The arms traffickers have flourished in the absence of well-financed antiweapons units in Europe, where law enforcement has for years tended to plow money into stopping drug-dealing and other crimes. “We don’t fully understand the scale of the problem because we have not had specialized units,” says Donald, referring to law-enforcement agencies in different E.U. countries. “It is a question of priorities. Any police officer will tell you it [resources] is a constant struggle.”

The trade in illegal weapons can earn enormous profits for organized criminal gangs — enough to make the risk of capture worthwhile. Donald says recent investigations have found arms traffickers investing about €30,000 in a shipment of Balkan-era weapons, refurbishing them in their garages, then selling them for them for about 10 times the price. “That’s a huge mark-up,” he says.

As Europe struggles to crack down on illegal weapons, some police recruits face a new training exercise: Go buy a Kalashnikov rifle. Donald says that in “a city in Europe,” which he would not name, “very young officers with no training or experience” were recently told to go find an assault weapon on the streets from an illegal arms dealer. “One came back two hours later with an AK-47,” Donald says. “He bought it for €1,000.”

TIME europe

Watch Amal Clooney Eloquently Argue Her Case in Armenian Genocide Hearing

Clooney is representing Armenia before Europe's top human rights court

Amal Clooney laid her case before the European Court of Human Rights on Wednesday against a Turkish politician who denied the 1915 Armenian genocide.

The international human rights lawyer is representing Armenia in a case against Dogu Perincek, the chairman of the Turkish Workers’ Party, who was convicted in Switzerland in 2005 for calling the Armenian genocide an “international lie.”

The Strasbourg-based ECHR later agreed with Perincek that the conviction violated his freedom of expression, and now Switzerland is appealing, with Armenia’s backing as a third party.

“The most important error” made in the earlier ECHR ruling, Clooney said, “is that it cast doubt on the reality of the Armenian genocide that the people suffered 100 years ago.” In her remarks, Clooney noted Turkey’s “disgraceful” record on freedom of expression.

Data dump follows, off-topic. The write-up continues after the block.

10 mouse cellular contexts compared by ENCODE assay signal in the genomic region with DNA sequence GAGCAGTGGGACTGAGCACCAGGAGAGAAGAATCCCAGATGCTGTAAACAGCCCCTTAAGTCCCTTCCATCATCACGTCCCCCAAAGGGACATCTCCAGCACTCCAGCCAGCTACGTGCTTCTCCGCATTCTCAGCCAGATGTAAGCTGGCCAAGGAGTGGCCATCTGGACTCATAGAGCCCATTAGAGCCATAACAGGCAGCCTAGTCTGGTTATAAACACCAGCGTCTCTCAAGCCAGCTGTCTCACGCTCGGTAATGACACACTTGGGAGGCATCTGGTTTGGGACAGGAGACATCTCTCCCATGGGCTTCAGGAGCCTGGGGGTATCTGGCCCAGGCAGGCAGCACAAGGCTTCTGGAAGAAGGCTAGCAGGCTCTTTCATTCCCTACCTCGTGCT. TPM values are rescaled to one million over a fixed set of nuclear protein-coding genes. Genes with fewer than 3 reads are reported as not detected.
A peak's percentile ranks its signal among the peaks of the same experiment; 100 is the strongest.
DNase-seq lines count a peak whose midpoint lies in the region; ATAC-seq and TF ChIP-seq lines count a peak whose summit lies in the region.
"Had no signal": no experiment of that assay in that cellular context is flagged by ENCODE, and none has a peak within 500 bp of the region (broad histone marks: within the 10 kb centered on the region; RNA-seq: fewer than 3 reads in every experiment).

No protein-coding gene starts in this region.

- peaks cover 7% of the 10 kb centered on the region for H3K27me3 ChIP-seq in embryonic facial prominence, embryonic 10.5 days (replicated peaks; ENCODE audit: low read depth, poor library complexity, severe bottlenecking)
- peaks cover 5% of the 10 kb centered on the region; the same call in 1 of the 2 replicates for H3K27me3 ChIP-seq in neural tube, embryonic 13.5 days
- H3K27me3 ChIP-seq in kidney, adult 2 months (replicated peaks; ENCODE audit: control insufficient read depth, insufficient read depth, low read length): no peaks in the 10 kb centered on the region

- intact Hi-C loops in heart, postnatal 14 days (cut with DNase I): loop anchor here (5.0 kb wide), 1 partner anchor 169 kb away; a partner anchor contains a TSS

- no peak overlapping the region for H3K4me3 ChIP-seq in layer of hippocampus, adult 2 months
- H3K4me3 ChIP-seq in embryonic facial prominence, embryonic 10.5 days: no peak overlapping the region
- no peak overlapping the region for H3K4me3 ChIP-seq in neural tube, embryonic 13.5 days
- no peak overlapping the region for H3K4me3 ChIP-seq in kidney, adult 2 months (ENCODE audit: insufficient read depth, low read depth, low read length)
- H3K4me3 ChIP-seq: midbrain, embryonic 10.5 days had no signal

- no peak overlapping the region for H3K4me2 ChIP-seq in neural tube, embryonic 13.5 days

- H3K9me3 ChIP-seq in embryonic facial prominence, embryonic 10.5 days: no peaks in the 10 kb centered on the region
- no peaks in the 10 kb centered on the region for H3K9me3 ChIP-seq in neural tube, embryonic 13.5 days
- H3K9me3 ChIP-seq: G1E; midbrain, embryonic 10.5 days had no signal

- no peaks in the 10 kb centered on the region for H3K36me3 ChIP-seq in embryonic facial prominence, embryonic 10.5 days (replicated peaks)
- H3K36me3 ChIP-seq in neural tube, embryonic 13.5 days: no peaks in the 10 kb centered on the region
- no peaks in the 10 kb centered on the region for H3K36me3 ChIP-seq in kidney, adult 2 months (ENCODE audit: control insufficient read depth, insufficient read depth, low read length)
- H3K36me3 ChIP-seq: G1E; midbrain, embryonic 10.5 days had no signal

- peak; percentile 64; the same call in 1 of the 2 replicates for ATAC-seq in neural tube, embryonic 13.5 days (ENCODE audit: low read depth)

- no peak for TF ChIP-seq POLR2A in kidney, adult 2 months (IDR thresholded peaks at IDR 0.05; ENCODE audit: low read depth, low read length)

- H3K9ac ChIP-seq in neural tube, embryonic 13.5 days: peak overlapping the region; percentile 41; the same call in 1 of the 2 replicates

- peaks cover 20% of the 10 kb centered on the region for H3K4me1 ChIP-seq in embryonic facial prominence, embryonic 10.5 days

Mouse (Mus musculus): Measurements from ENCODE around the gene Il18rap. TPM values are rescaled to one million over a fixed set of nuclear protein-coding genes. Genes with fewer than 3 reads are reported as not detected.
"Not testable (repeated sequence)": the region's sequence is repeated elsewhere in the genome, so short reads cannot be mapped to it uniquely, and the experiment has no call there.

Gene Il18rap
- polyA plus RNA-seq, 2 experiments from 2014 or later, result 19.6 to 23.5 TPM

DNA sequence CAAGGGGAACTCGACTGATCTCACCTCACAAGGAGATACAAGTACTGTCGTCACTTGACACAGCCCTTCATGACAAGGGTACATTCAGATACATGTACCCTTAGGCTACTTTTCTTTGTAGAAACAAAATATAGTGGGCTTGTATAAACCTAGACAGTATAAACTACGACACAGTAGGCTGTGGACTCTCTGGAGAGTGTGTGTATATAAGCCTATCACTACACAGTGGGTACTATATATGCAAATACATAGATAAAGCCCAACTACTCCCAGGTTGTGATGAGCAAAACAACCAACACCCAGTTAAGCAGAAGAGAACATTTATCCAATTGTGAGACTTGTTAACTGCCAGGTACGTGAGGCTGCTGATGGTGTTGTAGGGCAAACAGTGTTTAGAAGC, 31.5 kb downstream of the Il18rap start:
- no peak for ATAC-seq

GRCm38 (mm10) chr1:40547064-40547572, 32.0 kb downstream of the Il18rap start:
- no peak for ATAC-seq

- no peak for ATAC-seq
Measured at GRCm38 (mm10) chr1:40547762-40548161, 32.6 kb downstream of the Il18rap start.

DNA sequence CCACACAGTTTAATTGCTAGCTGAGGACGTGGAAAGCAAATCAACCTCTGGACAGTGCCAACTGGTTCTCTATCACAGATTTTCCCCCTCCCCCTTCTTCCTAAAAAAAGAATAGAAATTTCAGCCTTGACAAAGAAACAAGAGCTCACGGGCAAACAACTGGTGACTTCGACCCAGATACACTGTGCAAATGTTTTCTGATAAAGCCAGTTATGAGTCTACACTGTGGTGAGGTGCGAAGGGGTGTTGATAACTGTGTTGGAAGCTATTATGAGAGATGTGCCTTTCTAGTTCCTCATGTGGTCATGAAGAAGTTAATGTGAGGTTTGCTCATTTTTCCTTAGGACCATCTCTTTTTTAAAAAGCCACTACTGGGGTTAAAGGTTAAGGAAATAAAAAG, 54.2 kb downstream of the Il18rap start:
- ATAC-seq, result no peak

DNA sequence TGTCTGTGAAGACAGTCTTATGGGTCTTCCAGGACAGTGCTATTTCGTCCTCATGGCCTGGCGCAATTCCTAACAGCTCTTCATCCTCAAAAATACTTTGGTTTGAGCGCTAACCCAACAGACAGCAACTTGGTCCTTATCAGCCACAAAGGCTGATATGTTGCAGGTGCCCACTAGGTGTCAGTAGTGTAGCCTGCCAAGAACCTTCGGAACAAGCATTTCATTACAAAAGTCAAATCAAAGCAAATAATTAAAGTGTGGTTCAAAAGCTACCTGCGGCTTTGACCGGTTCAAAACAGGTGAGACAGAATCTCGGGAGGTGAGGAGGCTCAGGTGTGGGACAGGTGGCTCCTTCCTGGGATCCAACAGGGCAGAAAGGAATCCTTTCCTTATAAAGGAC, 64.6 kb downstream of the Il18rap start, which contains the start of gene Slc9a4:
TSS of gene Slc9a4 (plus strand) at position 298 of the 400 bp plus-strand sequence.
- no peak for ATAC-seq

An estimated 1.5 million Armenians were killed by Ottoman Turks in what historians widely consider to be the first genocide of the 20th century, but Turkey has contested the numbers and refused to call it a genocide.

The case could also have wider implications for Europe, where several countries have laws prohibiting public denial of past genocides such as the Holocaust.

Clooney, now arguably the most famous human rights lawyer in the world after marrying actor George Clooney in September, previously represented Greece in its long-running bid to have a collection of classical Greek sculptures returned from the British Museum. She also defended one of three al-Jazeera journalists detained in Egypt.

Read next: Amal Clooney Begins Next Big Human Rights Case

Listen to the most important stories of the day.

TIME europe

Auschwitz Survivors Mark 70th Anniversary of Camp’s Liberation

World leaders joined about 300 survivors at the infamous Nazi camp

Correction appended

Hundreds of survivors returned to the Holocaust’s most infamous concentration camp, Auschwitz, to mark the 70th anniversary of the camp’s liberation for what’s expected to be the last time.

World leaders, including the presidents of Germany and France, joined about 300 survivors at a commemorative event at the Polish site on Tuesday, the BBC reports. About 1,500 survivors returned in 2005; many of the remaining survivors, now elderly, were children and teens when they were held in Auschwitz.

French President Francois Hollande’s presence at the event comes in the wake of terror attacks in Paris, including an attack at a Jewish supermarket. Russian President Vladimir Putin did not attend Tuesday’s commemoration, though the Soviet army was responsible for liberating the camp in 1945.

The site opened as a museum just two years later, in 1947.

[BBC]

Correction: The original version of this story has been updated to clarify the location of the Auschwitz Nazi concentration camp